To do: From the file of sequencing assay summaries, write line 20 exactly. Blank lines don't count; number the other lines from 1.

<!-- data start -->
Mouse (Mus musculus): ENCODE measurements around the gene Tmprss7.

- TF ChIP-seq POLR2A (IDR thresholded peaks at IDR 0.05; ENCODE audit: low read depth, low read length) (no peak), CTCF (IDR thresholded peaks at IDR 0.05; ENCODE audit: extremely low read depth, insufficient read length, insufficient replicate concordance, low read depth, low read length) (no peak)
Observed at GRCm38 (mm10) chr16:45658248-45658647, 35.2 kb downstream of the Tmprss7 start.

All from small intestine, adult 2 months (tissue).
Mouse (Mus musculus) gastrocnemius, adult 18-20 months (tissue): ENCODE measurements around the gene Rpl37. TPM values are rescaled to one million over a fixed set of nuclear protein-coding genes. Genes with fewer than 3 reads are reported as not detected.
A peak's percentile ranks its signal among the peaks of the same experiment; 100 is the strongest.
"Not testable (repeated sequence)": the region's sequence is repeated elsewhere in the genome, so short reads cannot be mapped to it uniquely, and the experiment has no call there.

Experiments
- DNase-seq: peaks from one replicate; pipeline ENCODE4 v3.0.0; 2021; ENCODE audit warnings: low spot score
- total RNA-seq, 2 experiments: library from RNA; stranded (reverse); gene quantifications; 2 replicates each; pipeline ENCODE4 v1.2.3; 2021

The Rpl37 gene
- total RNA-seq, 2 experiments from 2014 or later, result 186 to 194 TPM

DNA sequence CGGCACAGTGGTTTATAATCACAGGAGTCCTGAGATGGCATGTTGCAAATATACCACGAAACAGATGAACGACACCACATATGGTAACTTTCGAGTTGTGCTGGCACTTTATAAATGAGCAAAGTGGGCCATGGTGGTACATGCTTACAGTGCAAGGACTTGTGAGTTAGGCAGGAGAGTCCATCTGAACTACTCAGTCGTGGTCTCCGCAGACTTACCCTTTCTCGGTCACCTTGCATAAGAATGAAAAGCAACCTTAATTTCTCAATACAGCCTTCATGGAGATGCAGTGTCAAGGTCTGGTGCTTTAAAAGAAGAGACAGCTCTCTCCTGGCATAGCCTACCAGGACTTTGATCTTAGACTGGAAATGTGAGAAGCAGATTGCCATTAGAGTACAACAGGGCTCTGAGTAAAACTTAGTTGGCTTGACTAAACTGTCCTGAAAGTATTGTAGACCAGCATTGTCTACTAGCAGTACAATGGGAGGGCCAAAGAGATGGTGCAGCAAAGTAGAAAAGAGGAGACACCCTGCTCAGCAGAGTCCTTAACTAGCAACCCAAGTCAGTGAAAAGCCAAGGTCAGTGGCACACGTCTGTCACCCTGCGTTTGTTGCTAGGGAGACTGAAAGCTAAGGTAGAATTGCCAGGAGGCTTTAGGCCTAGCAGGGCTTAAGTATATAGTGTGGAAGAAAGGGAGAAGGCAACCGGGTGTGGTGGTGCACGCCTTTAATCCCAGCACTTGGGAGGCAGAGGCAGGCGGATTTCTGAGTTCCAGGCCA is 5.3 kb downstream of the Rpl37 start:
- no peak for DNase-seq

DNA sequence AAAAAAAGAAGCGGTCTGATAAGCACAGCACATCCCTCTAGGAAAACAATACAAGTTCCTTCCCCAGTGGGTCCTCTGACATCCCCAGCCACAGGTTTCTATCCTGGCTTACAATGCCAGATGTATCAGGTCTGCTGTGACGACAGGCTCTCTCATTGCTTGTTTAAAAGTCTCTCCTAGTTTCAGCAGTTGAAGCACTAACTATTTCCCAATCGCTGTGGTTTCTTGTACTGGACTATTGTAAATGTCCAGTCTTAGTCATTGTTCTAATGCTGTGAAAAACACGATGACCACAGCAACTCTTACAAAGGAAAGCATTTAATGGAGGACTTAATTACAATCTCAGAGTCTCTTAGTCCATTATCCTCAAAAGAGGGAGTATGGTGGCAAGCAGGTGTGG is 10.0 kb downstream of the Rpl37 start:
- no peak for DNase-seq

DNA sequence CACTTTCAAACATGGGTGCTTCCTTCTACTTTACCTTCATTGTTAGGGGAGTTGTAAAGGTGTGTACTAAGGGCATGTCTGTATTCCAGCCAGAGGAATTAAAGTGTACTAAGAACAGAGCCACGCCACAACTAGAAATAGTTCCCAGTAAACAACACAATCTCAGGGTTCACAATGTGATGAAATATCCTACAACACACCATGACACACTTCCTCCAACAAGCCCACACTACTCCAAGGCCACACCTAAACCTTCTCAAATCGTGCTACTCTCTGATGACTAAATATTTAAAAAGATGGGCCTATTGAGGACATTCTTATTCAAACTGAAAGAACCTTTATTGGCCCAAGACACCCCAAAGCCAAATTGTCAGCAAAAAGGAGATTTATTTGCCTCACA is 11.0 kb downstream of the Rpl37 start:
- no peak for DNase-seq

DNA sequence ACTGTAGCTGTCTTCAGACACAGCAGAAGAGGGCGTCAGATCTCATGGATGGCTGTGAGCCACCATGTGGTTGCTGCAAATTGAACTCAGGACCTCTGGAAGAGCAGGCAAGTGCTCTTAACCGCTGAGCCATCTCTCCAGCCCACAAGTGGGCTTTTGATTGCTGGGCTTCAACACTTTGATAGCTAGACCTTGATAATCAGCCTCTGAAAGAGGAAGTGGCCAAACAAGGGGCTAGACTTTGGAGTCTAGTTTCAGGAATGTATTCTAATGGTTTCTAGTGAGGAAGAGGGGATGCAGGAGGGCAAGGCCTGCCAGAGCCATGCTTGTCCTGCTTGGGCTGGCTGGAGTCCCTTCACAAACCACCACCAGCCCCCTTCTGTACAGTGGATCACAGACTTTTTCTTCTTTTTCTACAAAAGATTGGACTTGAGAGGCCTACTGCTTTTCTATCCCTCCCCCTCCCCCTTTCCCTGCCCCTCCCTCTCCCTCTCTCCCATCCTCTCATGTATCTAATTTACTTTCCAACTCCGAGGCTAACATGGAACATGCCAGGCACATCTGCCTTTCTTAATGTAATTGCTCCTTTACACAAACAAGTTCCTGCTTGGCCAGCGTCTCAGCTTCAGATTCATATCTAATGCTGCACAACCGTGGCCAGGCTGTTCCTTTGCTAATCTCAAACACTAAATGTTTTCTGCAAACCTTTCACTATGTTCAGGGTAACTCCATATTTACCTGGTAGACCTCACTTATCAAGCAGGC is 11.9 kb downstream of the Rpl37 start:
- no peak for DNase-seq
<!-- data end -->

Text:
- no peak for DNase-seq